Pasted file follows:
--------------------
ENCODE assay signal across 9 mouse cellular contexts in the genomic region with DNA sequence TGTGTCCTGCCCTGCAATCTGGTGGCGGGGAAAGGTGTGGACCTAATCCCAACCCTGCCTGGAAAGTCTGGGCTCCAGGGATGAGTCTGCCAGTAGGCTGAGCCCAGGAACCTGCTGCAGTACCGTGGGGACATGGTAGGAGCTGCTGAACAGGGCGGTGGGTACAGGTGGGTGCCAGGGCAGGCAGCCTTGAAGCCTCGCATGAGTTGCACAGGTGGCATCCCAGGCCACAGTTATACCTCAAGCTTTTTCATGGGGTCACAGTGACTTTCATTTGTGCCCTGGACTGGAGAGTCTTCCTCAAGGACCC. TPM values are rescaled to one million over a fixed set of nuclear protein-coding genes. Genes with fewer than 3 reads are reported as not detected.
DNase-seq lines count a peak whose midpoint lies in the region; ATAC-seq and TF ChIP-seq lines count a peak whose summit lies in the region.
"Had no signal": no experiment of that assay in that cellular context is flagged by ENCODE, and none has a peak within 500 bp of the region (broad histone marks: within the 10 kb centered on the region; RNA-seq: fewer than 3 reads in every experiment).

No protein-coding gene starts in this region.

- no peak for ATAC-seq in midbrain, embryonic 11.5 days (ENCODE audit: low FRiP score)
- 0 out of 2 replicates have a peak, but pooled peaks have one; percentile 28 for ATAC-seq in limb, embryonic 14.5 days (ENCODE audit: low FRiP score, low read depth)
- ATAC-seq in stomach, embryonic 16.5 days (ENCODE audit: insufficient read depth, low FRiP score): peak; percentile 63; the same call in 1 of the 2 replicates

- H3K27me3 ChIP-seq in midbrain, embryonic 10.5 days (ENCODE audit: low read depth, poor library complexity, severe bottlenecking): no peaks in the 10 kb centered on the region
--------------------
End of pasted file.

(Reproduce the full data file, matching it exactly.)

ENCODE assay signal across 9 mouse cellular contexts in the genomic region with DNA sequence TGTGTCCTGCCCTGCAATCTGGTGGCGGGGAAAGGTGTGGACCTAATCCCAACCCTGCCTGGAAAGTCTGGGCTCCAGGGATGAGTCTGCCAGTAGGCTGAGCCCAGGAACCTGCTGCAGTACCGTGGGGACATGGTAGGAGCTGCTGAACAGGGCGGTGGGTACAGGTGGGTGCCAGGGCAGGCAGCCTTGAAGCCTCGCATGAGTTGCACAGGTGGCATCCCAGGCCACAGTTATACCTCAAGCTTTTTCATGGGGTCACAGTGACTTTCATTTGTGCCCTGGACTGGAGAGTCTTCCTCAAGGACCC. TPM values are rescaled to one million over a fixed set of nuclear protein-coding genes. Genes with fewer than 3 reads are reported as not detected.
DNase-seq lines count a peak whose midpoint lies in the region; ATAC-seq and TF ChIP-seq lines count a peak whose summit lies in the region.
"Had no signal": no experiment of that assay in that cellular context is flagged by ENCODE, and none has a peak within 500 bp of the region (broad histone marks: within the 10 kb centered on the region; RNA-seq: fewer than 3 reads in every experiment).

No protein-coding gene starts in this region.

- no peak for ATAC-seq in midbrain, embryonic 11.5 days (ENCODE audit: low FRiP score)
- 0 out of 2 replicates have a peak, but pooled peaks have one; percentile 28 for ATAC-seq in limb, embryonic 14.5 days (ENCODE audit: low FRiP score, low read depth)
- ATAC-seq in stomach, embryonic 16.5 days (ENCODE audit: insufficient read depth, low FRiP score): peak; percentile 63; the same call in 1 of the 2 replicates

- H3K27me3 ChIP-seq in midbrain, embryonic 10.5 days (ENCODE audit: low read depth, poor library complexity, severe bottlenecking): no peaks in the 10 kb centered on the region